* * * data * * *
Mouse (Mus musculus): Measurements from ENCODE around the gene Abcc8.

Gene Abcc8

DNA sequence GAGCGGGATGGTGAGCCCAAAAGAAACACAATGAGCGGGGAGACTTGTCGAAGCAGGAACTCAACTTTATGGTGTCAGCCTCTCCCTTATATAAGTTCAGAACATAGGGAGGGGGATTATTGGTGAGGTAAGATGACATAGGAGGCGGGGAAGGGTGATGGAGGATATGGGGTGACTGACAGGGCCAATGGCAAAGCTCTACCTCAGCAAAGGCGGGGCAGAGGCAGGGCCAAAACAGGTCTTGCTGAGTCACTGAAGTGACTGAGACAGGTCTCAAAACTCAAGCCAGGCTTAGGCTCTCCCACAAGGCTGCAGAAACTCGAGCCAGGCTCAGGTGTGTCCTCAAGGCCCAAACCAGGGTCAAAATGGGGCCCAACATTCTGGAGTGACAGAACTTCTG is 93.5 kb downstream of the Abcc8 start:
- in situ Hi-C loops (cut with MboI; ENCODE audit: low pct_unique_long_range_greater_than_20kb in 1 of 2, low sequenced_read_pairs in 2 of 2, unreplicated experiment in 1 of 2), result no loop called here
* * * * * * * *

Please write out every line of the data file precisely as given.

Mouse (Mus musculus): Measurements from ENCODE around the gene Abcc8.

Gene Abcc8

DNA sequence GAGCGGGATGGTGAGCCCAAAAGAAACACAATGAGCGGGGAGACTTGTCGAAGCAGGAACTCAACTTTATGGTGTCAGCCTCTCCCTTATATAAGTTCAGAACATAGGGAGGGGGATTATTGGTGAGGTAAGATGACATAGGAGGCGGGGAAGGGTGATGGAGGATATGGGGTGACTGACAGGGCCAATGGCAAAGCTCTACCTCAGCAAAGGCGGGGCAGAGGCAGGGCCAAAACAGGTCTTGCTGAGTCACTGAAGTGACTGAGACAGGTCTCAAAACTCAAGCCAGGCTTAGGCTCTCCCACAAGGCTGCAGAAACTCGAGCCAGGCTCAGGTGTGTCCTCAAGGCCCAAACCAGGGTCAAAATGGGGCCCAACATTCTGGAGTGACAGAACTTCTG is 93.5 kb downstream of the Abcc8 start:
- in situ Hi-C loops (cut with MboI; ENCODE audit: low pct_unique_long_range_greater_than_20kb in 1 of 2, low sequenced_read_pairs in 2 of 2, unreplicated experiment in 1 of 2), result no loop called here